AWS reported a YoY revenue growth figure of 27.5%, down from 33% the previous quarter, with the company attributing its downbeat performance to enterprises scaling back their cloud spending in the face of economic uncertainty.
French cloud infrastructure provider OVHCloud made headlines in 2021 after its Strasbourg datacentre campus experienced a fire, which completely gutted one of the site’s server farms.
It emerged this year the company is now facing legal action from disgruntled customers who lost data and whose business operations were majorly disrupted as a result of the fire.
Initially, it emerged that 70 customers had joined the group action, but in May 2022 this number had doubled to 140 who were – it was confirmed – collectively pursuing damages from OVHCloud in excess of €10m.
While making a profit continues to allude Google Cloud, the public cloud giant has seen an uptick in market share and revenue growth over the course of successive quarters during 2022, and has signed a slew of multi-year cloud deals with household names.
The firm continues to trail behind second place Microsoft and public cloud market leader Amazon Web Services (AWS), but analysts are of the view that – with a couple of tweaks to its cloud strategy – it will continue to prove to be more than a match for what its public cloud rivals have to offer.
The steps that cloud providers are taking to minimise the environmental impact of their activities has remained a recurring source of news stories throughout 2022, with Amazon Web Services – as the world’s biggest cloud company – having to do more than most to prove its sustainability credentials.
As such, this year has seen the firm set out plans to become the world’s “cleanest cloud” and make a commitment to becoming a water-positive entity by 2030. Also during its February 2022 financial results, AWS revealed that it was planning to extend the useful life of the servers and networking equipment in its datacentres from four years to five to reduce its e-waste levels.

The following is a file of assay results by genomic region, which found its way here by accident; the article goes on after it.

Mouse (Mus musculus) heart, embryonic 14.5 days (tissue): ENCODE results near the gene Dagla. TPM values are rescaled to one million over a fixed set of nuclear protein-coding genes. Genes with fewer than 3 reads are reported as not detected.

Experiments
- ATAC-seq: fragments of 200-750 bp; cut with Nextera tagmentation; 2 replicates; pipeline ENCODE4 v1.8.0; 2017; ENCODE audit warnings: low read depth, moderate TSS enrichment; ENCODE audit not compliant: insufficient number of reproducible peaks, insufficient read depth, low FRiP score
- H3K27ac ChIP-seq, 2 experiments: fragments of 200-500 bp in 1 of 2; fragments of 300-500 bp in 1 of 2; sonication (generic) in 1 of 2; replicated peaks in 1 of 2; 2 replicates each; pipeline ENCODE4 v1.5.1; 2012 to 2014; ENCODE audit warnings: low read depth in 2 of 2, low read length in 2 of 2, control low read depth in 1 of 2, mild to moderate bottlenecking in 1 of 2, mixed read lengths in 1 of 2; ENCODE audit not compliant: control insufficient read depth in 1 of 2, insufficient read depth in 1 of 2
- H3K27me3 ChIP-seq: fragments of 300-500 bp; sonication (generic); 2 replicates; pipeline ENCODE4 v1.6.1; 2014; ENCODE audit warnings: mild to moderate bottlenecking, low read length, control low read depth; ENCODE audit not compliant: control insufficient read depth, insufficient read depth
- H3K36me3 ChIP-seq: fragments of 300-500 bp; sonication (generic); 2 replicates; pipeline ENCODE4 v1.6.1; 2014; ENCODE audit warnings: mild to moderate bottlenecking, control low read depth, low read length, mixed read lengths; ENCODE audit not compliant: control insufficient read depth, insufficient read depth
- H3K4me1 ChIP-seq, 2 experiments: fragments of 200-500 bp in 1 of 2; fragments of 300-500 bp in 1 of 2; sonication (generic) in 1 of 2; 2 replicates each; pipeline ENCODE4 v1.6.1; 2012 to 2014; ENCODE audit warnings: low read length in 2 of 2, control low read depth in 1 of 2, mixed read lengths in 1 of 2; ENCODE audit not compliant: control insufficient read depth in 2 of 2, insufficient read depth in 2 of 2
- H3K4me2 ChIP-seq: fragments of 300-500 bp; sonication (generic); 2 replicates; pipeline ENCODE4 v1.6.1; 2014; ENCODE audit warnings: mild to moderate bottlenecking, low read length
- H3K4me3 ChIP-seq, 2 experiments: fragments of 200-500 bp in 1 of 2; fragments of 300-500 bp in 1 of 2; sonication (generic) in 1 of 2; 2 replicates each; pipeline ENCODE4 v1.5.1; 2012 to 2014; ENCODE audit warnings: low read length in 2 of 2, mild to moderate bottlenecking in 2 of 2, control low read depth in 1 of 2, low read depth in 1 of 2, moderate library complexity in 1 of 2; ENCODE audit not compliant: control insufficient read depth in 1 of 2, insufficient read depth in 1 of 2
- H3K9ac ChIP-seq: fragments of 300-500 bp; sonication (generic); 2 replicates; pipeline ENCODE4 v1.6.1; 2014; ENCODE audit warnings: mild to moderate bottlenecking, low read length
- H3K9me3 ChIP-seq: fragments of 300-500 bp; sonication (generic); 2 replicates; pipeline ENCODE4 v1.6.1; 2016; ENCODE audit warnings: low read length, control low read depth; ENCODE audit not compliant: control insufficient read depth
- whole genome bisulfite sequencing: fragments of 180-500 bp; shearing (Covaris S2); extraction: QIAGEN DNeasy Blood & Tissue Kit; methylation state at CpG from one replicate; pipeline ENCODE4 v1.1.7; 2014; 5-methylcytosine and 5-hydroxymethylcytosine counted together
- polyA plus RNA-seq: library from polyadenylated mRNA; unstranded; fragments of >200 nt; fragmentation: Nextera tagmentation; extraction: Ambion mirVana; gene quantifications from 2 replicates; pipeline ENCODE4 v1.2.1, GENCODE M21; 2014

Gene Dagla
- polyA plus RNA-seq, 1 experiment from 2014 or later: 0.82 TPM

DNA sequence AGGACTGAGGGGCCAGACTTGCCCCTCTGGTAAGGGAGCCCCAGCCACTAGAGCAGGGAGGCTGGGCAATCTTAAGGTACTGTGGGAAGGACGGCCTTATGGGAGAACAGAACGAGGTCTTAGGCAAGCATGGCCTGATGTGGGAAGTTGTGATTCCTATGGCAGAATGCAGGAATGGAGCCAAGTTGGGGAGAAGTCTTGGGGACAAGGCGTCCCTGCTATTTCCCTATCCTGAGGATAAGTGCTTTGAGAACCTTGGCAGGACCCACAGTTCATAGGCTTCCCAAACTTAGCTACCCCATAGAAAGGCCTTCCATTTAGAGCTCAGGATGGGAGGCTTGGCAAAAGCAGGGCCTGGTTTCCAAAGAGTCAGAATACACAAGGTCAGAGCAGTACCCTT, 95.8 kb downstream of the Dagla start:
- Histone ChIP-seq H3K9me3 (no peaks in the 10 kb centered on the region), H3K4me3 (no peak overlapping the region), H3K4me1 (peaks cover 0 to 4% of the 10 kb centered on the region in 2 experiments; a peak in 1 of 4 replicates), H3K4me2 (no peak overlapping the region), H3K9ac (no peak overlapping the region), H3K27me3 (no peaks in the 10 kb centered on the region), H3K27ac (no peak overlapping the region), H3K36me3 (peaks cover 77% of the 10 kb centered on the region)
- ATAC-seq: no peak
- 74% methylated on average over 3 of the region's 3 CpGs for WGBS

Rounding out the year, Rackspace made headlines again when it suffered a ransomware-related outage that left users of its hosted Microsoft Exchange offering unable to access their emails through the Outlook Web App.
The incident prompted the managed cloud provider to migrate its affected customers over to the cloud-based Microsoft Office 365 productivity platform as a stopgap until it was in a position to restore the affected, hosted Microsoft Exchange environment.
In late November 2022, it emerged that German data protection authorities had banned schools in the country from using Microsoft Office 365 due to an alleged lack of transparency around how Microsoft collects and process personal data and the potential for third parties to access it.
“Microsoft does not fully disclose which processing operations take place in detail. In addition, Microsoft does not fully disclose which processing operations are carried out on behalf of the customer or which are carried out for its own purposes,” the data protection authorities claimed.
Microsoft, meanwhile, has contested the ban, claiming it is still possible for German schools to use the platform in a legally compliant manner and that its product “not only meet, but often exceed, the strict EU data protection laws”.